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A read from BRC

Postby Treasurer » Thu May 18, 2006 7:09 pm

Dear BRC Members, Supporters and Action Alert Subscribers,

This email alert is a bit long, however, I want to strongly encourage all our members and supporters to read it carefully.

Insofar as OHV and snowmobile use on federal lands is concerned, we are in the first quarter of the SUPER BOWL. The next four years will see more route designations than ever in the past, or likely to be in the future.

The game is played according the rules of the federal agency planning process and the National Environmental Policy Act. Embedded in those rules is something called "collaborative planning" and it is important for all OHV enthusiasts to understand what that means.

Please take a couple of minutes to thoroughly read this email. If you have any questions or concerns, please give me a call.

Brian Hawthorne
Public Lands Director
BlueRibbon Coalition
208-237-1008 ext 102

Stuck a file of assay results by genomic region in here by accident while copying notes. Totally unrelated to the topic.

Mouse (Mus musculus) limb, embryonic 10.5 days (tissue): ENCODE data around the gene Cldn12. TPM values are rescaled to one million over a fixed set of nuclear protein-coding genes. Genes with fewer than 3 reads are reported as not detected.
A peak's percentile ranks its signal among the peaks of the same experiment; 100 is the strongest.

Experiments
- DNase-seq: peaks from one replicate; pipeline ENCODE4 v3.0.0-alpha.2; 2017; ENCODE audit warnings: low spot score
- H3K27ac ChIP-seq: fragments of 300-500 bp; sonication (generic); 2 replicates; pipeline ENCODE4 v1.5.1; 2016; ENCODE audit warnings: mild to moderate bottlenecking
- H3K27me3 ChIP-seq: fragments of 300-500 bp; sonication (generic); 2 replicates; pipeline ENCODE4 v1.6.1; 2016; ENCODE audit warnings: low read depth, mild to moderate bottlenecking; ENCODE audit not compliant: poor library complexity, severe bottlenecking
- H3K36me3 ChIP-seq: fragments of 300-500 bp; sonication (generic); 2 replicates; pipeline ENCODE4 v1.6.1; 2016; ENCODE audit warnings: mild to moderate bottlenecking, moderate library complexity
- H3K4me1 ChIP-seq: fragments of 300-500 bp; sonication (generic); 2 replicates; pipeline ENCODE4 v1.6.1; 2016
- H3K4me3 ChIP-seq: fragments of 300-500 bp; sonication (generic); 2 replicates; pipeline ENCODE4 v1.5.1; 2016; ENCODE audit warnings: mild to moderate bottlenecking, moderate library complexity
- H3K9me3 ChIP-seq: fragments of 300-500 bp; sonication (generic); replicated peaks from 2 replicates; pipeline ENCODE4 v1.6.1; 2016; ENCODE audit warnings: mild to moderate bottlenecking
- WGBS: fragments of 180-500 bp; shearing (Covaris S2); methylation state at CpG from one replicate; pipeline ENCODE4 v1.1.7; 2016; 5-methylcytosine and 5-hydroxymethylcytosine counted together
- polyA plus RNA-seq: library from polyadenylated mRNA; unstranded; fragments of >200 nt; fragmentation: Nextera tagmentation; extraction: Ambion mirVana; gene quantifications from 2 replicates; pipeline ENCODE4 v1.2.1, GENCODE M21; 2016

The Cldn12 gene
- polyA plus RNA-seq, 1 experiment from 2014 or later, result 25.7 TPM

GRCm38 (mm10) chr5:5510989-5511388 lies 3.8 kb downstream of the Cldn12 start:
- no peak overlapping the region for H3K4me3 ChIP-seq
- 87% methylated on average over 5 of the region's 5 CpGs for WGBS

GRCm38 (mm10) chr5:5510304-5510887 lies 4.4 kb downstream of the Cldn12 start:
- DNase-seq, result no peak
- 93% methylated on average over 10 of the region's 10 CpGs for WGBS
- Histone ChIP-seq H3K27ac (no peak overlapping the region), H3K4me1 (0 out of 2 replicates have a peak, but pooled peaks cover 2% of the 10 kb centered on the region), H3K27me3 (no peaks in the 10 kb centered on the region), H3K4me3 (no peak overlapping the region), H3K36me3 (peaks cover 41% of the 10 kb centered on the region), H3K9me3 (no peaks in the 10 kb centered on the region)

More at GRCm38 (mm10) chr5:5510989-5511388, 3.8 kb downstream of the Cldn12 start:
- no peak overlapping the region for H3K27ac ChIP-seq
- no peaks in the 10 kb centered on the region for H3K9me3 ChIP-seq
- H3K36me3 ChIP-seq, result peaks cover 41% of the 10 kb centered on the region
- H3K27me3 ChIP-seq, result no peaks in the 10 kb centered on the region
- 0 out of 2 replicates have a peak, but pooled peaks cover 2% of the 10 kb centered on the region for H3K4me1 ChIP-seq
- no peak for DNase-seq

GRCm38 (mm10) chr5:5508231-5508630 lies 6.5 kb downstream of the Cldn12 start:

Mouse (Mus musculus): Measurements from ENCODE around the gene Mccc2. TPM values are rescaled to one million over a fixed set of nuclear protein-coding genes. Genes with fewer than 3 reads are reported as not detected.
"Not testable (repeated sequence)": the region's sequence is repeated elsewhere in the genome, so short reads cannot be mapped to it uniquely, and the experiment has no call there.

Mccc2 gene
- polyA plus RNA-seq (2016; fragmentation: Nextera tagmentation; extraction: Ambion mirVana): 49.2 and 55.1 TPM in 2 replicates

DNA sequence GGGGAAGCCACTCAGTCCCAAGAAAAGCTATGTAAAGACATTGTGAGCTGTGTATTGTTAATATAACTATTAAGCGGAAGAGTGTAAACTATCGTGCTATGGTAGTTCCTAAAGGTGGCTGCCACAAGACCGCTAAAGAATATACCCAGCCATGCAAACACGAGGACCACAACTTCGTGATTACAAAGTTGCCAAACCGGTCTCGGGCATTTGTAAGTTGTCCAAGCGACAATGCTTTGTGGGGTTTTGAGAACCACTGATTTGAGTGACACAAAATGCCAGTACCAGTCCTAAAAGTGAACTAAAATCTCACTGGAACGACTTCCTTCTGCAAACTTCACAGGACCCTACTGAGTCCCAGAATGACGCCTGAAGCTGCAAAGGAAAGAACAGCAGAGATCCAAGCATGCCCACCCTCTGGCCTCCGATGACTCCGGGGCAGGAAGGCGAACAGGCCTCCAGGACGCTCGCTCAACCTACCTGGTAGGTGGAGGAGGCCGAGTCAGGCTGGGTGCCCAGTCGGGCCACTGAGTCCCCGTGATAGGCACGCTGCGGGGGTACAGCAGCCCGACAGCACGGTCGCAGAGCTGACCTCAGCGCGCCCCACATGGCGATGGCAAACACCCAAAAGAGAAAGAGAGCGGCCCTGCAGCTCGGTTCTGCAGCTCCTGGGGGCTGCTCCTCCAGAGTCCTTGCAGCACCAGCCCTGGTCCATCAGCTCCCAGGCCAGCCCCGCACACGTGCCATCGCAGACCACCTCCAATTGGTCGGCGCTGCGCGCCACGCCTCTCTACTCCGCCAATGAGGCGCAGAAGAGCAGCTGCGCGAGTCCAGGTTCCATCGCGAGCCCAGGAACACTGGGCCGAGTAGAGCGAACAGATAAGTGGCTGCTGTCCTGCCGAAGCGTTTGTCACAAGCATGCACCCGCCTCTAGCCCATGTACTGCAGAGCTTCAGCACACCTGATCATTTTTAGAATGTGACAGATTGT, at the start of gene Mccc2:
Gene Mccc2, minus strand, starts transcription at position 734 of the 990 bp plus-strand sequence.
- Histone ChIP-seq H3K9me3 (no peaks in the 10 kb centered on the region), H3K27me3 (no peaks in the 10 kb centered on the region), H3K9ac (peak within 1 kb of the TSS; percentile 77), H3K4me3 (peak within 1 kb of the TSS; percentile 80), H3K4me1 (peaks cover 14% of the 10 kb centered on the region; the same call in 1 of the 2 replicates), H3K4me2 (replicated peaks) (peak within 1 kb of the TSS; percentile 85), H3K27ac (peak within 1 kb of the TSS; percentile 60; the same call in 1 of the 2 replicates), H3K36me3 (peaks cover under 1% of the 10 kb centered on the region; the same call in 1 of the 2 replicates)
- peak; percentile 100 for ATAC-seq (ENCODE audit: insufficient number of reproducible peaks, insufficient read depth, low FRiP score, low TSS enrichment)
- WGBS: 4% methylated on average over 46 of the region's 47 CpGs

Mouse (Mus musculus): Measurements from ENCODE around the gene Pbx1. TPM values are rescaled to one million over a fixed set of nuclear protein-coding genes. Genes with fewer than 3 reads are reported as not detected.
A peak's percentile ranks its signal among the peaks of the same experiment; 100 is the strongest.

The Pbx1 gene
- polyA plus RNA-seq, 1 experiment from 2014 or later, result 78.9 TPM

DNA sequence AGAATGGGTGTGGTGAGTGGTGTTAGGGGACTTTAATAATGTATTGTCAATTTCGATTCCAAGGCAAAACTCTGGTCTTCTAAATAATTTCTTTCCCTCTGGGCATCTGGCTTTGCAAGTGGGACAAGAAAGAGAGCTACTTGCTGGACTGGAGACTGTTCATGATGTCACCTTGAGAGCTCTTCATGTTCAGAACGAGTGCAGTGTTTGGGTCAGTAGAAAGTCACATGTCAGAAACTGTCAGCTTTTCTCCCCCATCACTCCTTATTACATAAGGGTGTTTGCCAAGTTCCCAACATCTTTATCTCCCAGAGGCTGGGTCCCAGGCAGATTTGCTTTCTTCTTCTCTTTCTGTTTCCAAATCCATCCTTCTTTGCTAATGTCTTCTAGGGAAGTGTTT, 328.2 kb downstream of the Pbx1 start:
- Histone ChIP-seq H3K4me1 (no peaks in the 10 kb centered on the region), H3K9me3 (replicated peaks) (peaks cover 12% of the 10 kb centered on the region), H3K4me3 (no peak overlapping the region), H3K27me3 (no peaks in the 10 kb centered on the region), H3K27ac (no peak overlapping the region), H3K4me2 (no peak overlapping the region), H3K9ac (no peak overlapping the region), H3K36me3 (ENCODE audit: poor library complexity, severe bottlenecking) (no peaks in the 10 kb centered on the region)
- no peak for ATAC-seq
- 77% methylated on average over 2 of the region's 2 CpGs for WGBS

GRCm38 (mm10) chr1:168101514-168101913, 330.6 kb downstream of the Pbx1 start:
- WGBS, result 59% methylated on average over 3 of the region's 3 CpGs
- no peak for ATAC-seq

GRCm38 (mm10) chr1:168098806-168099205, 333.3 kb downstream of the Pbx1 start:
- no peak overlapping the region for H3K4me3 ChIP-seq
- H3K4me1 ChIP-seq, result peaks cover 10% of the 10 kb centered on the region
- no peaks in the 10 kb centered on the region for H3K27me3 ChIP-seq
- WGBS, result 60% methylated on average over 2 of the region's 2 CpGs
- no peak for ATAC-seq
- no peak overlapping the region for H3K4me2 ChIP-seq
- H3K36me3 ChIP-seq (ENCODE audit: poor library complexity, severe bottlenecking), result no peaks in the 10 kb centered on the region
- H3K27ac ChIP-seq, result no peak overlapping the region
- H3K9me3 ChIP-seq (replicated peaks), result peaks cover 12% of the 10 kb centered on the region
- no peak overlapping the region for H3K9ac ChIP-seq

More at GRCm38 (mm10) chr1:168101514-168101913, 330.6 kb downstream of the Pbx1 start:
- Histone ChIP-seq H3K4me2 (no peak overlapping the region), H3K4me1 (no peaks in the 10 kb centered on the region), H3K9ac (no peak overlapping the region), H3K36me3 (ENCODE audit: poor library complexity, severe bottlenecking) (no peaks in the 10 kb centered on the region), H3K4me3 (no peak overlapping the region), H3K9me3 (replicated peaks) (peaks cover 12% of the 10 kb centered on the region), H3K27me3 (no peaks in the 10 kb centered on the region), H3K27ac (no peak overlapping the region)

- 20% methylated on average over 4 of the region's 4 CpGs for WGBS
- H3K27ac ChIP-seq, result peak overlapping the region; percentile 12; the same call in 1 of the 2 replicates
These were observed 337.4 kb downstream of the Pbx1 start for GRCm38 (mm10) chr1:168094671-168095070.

Dear BRC Members and Supporters,

We've received a lot of emails regarding something called the Authentic Collaboration Workshops. These workshops have been conducted in Arizona and New Mexico. One is currently underway in Sacramento, California. One is planned for Steamboat, Colorado, for this weekend. Workshops are also planned for Utah, Oregon and perhaps Montana. The workshops are hosted by some of the most litigious anti-access groups known. Groups such as the Natural Trails and Waters Coalition (a.k.a. The Wildands Center for the Prevention of Roads, or "Wildlands CPR"), the Winter Wildlands Alliance, the Colorado Mountain Club and the notorious Center for Biological Diversity.

Given the history of these groups one can reasonably question why an Off-Highway Vehicle enthusiast would attend anything associated with this crowd. As you can imagine, the emails are flying fast and furious with all sort of questions and concerns.

Here's the scoop:
The Natural Trails and Waters Coalition succeeded in obtaining a grant from the National Forest Foundation (NFF) to conduct several workshops on the subject of collaborative planning processes.

Why? Good question. Part of the reason is for organizational building. Such training programs encourage cooperation and communication amongst the numerous anti-access groups. Partly for strategic reasons (this crowd just can't help themselves, closing roads is like a religion to these people), but mostly to educate their paid staff on how to make this collaborative planning stuff work for them.